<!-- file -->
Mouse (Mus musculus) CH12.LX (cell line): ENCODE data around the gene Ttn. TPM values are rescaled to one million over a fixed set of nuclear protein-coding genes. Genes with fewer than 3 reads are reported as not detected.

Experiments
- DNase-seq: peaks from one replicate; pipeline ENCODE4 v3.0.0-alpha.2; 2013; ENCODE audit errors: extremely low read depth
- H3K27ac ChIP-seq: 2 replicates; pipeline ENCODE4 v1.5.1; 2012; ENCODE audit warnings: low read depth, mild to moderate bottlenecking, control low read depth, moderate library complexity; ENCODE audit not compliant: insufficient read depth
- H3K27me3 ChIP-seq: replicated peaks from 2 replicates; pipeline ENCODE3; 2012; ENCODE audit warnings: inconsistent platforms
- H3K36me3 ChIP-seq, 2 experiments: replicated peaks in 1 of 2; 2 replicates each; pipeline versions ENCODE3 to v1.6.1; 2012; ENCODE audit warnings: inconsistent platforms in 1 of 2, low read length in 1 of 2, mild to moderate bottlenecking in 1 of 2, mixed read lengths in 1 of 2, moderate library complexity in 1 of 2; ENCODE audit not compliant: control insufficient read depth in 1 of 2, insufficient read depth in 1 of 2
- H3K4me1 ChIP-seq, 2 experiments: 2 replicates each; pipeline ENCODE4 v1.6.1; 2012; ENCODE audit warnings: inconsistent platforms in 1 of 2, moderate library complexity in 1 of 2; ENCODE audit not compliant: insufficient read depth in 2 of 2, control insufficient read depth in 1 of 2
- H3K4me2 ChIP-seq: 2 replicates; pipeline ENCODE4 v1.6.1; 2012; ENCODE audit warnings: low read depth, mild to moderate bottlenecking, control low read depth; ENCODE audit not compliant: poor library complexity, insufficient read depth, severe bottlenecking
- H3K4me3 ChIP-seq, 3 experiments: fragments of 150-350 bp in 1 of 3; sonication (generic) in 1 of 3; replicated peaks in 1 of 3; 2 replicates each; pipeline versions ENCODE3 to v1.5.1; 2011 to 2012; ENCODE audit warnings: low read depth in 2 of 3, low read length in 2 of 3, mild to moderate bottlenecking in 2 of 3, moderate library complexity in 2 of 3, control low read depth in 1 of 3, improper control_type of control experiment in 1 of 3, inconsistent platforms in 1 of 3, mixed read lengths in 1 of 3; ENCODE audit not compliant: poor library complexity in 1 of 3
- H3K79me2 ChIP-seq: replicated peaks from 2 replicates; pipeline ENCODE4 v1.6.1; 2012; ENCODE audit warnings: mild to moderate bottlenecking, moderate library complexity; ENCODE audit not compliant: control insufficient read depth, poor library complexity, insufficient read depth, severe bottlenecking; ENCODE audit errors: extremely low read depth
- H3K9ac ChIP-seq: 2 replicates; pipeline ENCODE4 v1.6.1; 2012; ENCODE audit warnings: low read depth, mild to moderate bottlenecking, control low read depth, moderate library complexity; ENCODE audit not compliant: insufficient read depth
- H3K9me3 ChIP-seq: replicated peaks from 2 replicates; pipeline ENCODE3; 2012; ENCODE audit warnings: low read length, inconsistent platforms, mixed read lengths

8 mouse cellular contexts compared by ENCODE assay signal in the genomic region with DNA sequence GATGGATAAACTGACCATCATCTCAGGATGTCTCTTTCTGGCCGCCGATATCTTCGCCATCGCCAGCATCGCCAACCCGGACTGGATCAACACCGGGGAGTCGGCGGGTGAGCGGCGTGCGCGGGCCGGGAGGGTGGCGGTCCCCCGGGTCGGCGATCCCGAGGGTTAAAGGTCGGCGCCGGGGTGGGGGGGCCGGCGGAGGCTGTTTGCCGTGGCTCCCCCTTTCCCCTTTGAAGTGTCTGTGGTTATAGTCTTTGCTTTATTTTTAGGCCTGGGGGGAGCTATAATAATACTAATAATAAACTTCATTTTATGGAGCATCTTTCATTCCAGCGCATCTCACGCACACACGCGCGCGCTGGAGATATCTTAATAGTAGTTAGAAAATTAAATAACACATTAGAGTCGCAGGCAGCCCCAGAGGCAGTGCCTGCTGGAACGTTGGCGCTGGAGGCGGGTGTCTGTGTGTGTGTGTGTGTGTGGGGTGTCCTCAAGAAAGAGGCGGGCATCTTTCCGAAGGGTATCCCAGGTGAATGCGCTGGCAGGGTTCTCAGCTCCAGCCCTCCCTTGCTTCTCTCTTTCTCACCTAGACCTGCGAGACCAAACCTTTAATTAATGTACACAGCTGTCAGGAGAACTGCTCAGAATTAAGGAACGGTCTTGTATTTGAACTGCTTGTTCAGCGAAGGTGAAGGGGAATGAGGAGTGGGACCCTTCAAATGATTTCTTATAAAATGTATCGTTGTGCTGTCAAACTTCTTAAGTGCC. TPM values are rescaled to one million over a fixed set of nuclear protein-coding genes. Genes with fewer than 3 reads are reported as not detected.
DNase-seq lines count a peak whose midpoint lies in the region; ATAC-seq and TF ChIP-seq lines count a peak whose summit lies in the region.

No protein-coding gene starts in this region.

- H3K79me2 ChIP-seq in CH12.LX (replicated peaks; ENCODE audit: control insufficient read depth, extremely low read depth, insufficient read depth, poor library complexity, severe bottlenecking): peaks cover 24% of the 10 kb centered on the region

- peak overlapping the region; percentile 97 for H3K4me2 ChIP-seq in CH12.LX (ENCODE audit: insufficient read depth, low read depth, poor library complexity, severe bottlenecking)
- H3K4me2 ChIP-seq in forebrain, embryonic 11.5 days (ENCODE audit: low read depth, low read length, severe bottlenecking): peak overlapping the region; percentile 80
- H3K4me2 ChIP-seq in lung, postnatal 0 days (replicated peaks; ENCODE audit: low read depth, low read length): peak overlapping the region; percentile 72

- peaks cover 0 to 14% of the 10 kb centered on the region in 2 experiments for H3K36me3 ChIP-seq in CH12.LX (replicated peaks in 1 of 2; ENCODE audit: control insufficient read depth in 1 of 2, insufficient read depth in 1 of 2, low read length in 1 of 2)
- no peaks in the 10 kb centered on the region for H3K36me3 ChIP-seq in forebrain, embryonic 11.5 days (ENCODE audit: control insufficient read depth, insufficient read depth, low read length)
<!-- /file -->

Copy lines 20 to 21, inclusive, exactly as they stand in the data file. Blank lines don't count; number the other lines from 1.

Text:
- peaks cover 0 to 14% of the 10 kb centered on the region in 2 experiments for H3K36me3 ChIP-seq in CH12.LX (replicated peaks in 1 of 2; ENCODE audit: control insufficient read depth in 1 of 2, insufficient read depth in 1 of 2, low read length in 1 of 2)
- no peaks in the 10 kb centered on the region for H3K36me3 ChIP-seq in forebrain, embryonic 11.5 days (ENCODE audit: control insufficient read depth, insufficient read depth, low read length)